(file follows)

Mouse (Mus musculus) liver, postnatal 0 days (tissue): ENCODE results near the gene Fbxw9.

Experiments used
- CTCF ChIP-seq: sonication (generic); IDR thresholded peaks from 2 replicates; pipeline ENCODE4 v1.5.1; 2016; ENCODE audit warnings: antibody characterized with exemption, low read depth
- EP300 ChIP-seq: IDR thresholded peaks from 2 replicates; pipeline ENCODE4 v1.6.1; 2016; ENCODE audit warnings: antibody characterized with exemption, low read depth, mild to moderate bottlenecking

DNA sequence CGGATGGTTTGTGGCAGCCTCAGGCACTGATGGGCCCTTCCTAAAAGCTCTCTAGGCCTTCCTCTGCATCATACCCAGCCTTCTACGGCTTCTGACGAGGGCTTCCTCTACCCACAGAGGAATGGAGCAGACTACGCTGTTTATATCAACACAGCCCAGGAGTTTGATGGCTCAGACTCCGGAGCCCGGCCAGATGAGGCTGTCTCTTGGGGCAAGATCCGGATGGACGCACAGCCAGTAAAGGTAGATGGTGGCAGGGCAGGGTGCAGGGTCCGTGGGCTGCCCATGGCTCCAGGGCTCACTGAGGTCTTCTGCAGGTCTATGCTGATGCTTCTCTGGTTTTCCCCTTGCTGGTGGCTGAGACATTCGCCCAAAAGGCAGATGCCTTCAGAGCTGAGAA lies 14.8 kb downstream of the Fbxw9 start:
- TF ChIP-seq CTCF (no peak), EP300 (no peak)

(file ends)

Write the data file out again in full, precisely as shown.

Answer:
Mouse (Mus musculus) liver, postnatal 0 days (tissue): ENCODE results near the gene Fbxw9.

Experiments used
- CTCF ChIP-seq: sonication (generic); IDR thresholded peaks from 2 replicates; pipeline ENCODE4 v1.5.1; 2016; ENCODE audit warnings: antibody characterized with exemption, low read depth
- EP300 ChIP-seq: IDR thresholded peaks from 2 replicates; pipeline ENCODE4 v1.6.1; 2016; ENCODE audit warnings: antibody characterized with exemption, low read depth, mild to moderate bottlenecking

DNA sequence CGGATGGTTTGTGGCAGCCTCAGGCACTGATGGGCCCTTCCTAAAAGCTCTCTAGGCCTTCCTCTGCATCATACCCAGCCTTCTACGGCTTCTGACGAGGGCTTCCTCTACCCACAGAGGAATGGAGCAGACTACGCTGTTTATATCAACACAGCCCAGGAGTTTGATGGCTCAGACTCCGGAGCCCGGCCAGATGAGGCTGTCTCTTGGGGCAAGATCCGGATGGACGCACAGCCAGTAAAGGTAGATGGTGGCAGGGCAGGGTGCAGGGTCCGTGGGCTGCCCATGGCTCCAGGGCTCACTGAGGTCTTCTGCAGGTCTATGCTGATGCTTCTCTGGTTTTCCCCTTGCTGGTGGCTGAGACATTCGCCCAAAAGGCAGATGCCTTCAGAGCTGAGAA lies 14.8 kb downstream of the Fbxw9 start:
- TF ChIP-seq CTCF (no peak), EP300 (no peak)